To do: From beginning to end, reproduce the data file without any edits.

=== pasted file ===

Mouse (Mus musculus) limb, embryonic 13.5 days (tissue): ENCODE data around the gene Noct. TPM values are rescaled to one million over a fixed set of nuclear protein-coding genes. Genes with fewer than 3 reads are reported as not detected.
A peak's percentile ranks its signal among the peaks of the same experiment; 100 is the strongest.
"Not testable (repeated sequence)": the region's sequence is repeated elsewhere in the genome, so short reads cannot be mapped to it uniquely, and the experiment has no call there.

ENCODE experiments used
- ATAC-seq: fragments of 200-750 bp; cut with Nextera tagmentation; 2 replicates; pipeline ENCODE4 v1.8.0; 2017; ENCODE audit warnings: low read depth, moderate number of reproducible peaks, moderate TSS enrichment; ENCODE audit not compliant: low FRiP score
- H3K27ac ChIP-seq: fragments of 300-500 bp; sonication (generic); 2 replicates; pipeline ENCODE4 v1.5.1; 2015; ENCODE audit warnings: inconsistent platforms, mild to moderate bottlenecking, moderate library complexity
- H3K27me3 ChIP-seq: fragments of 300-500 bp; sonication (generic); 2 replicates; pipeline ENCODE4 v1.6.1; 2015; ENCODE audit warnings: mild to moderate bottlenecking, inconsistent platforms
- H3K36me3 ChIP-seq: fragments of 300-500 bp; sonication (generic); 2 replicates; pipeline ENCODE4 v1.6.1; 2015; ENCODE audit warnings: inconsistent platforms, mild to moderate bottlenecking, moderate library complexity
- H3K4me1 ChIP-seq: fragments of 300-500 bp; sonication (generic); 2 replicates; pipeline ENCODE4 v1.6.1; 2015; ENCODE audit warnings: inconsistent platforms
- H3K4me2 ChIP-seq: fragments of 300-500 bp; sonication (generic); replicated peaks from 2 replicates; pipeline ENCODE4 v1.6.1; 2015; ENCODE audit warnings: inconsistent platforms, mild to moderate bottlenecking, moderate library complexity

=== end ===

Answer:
Mouse (Mus musculus) limb, embryonic 13.5 days (tissue): ENCODE data around the gene Noct. TPM values are rescaled to one million over a fixed set of nuclear protein-coding genes. Genes with fewer than 3 reads are reported as not detected.
A peak's percentile ranks its signal among the peaks of the same experiment; 100 is the strongest.
"Not testable (repeated sequence)": the region's sequence is repeated elsewhere in the genome, so short reads cannot be mapped to it uniquely, and the experiment has no call there.

ENCODE experiments used
- ATAC-seq: fragments of 200-750 bp; cut with Nextera tagmentation; 2 replicates; pipeline ENCODE4 v1.8.0; 2017; ENCODE audit warnings: low read depth, moderate number of reproducible peaks, moderate TSS enrichment; ENCODE audit not compliant: low FRiP score
- H3K27ac ChIP-seq: fragments of 300-500 bp; sonication (generic); 2 replicates; pipeline ENCODE4 v1.5.1; 2015; ENCODE audit warnings: inconsistent platforms, mild to moderate bottlenecking, moderate library complexity
- H3K27me3 ChIP-seq: fragments of 300-500 bp; sonication (generic); 2 replicates; pipeline ENCODE4 v1.6.1; 2015; ENCODE audit warnings: mild to moderate bottlenecking, inconsistent platforms
- H3K36me3 ChIP-seq: fragments of 300-500 bp; sonication (generic); 2 replicates; pipeline ENCODE4 v1.6.1; 2015; ENCODE audit warnings: inconsistent platforms, mild to moderate bottlenecking, moderate library complexity
- H3K4me1 ChIP-seq: fragments of 300-500 bp; sonication (generic); 2 replicates; pipeline ENCODE4 v1.6.1; 2015; ENCODE audit warnings: inconsistent platforms
- H3K4me2 ChIP-seq: fragments of 300-500 bp; sonication (generic); replicated peaks from 2 replicates; pipeline ENCODE4 v1.6.1; 2015; ENCODE audit warnings: inconsistent platforms, mild to moderate bottlenecking, moderate library complexity